On the other hand, my dealer let me test drive a brand new S2000 (with that ugly adhesive protecting coating) that only had about six miles on it. At about eleven miles on the clock I had bought it :)
  • blacktalonblacktalon Member Posts: 203
    I'd never buy a car that had been test driven by others, but I'd also never buy a model that I couldn't test drive.

    Which is why demos are so important.

    Yes, that's an expense for the dealer, but considering how much money buyers are giving them, it's part of the cost of doing business...
  • parmparm Member Posts: 724
    I've looked at the S2000 headrests and am having trouble envisioning how speakers can be integrated. Can anyone clue me in? Thanks.
  • sphinx99sphinx99 Member Posts: 776
    Two options.

    1. The MY04 model offers headrest speakers as an option; basically there is a plastic enclosure that fits within the roll hoops and includes a pair of tweeters hooked up in stereo. The plus is factory support (for what it's worth) and stereo imaging. The minus is cost + the fact that you're probably paying a huge markup for subpar options. These work with the earlier models too.

    2. Over on places like s2ki.com you can find information about "S-Pods" which are similar enclosures that allow you to put in your own 5 1/4" (or so) midrange driver. The plus is low cost, getting to choose the driver, and probably way, way better sound quality for the buck. The minus is a little DIY + as far as I know you don't get any stereo imaging with these, so it might seem weird to have the left channel alone directly behind your skull.
  • sphinx99sphinx99 Member Posts: 776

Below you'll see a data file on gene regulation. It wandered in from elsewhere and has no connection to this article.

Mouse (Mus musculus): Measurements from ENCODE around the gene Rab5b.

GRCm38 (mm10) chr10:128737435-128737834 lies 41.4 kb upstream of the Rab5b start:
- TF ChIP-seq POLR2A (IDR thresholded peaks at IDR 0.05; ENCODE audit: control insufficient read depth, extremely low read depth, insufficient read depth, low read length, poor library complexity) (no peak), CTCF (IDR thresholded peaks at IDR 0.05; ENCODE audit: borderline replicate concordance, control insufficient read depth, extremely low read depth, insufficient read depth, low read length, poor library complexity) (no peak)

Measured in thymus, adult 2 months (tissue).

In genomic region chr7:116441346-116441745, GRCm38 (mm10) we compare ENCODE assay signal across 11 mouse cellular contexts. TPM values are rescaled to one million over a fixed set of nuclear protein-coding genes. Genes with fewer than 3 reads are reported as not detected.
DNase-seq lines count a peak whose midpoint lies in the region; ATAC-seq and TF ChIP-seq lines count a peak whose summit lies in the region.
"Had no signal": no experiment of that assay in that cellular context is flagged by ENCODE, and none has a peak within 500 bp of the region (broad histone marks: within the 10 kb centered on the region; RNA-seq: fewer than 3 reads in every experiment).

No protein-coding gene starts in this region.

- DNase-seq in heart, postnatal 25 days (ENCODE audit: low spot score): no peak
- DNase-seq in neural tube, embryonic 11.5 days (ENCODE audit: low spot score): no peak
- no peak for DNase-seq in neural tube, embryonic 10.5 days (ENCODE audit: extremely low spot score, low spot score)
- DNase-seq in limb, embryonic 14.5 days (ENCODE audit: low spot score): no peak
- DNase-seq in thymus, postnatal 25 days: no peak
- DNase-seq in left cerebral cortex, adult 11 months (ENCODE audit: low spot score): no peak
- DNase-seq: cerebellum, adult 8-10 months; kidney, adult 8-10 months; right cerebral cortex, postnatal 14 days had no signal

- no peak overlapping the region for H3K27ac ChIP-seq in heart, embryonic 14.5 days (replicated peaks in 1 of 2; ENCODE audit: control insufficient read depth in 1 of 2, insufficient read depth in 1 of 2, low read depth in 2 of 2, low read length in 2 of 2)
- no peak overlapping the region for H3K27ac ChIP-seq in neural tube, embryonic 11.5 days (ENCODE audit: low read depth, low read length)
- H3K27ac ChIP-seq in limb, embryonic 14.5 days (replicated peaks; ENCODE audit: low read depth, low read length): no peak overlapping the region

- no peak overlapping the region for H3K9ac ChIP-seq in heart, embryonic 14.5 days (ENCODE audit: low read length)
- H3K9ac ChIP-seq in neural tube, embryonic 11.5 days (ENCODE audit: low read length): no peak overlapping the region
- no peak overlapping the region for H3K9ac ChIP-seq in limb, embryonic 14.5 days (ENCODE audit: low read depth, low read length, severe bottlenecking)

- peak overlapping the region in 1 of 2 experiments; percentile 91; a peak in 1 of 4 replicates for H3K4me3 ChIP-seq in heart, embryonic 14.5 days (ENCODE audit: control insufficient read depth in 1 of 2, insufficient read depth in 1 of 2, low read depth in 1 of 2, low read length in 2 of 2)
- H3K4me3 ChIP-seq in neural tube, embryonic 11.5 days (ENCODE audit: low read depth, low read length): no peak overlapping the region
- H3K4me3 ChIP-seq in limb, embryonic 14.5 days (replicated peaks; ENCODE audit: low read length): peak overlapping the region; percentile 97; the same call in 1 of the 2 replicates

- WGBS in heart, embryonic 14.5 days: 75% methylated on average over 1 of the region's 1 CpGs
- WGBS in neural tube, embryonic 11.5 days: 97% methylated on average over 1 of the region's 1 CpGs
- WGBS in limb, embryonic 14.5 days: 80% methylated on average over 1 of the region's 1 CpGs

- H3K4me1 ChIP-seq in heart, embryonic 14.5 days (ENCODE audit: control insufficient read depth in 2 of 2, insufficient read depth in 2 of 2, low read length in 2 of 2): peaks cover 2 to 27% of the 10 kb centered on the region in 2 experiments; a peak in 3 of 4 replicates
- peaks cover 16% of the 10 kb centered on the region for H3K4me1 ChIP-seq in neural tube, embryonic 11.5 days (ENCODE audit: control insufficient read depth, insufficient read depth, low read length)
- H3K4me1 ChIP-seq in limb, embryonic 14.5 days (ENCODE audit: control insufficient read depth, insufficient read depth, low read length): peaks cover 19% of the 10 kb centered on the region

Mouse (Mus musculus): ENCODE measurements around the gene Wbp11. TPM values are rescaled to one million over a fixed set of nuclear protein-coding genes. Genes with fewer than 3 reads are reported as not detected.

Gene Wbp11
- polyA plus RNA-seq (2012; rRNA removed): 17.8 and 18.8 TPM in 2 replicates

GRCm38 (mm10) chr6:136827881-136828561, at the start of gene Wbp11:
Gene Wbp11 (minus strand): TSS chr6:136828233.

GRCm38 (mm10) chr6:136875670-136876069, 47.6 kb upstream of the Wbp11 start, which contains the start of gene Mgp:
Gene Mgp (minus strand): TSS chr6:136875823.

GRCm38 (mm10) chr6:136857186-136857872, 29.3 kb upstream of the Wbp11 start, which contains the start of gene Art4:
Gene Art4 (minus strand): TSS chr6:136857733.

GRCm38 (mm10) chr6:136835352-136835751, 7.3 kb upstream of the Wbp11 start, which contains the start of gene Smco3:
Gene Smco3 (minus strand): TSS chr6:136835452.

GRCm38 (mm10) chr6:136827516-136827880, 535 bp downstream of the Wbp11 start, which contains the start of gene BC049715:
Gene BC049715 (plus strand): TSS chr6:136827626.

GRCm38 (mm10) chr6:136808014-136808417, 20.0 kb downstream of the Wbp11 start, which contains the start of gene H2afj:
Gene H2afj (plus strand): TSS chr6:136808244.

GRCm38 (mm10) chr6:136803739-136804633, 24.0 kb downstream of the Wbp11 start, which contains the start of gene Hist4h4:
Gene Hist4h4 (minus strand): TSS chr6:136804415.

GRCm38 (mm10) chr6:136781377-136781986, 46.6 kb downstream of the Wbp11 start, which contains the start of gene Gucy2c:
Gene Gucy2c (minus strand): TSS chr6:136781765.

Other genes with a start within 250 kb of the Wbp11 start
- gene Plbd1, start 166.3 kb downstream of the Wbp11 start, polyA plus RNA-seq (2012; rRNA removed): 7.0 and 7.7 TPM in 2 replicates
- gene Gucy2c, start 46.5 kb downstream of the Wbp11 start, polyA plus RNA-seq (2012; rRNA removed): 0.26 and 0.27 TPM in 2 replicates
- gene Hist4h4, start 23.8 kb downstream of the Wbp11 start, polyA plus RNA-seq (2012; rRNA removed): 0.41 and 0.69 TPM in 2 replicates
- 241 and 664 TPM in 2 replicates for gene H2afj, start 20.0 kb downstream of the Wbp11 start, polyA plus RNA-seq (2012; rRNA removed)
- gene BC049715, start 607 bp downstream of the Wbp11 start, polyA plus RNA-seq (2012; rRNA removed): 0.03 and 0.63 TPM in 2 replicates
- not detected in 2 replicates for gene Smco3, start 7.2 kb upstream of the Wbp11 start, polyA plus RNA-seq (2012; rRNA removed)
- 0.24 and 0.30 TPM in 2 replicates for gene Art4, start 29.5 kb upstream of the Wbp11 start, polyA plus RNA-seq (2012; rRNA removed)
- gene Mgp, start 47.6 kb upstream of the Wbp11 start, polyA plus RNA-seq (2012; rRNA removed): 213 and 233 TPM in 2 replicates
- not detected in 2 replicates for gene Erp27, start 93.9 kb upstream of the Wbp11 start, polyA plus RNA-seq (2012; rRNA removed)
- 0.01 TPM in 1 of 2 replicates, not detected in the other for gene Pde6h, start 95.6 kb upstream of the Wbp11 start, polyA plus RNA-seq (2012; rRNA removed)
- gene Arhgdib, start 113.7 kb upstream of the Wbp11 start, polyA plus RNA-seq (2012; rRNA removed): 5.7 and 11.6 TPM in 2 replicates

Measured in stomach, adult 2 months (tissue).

Also, I think there are some pics at handaaccessories.com that might help.

    image
  • isellhondasisellhondas Issaquah WashingtonMember Posts: 20,338
    Interesting post. You wouldn't buy a car that someone else had test driven but you wouldn't buy a car unless you could drive it first.

    Lots of people feel like you.

    Trouble is, it's unlikely a dealer would keep a dedicated S-2000 for that purpose. They are in such short suppl for the limited market they attract it would make no sense.

    And like I said before these attract non-buyers and joyriders en masse whe would want to drive the car just because they could.
  • blacktalonblacktalon Member Posts: 203
    Well, it works for me.

    I've never had trouble test driving a car which I was interested in (including the S2000). More importantly, I've never had the far worse problem of purchasing a car that turns out to be disappointing.

    The Honda dealer where I tested the S2K did in fact have a dedicated demo, which the sales guy encouraged me to push hard. And I told him up front that I wasn't planning to buy for at least a year or two...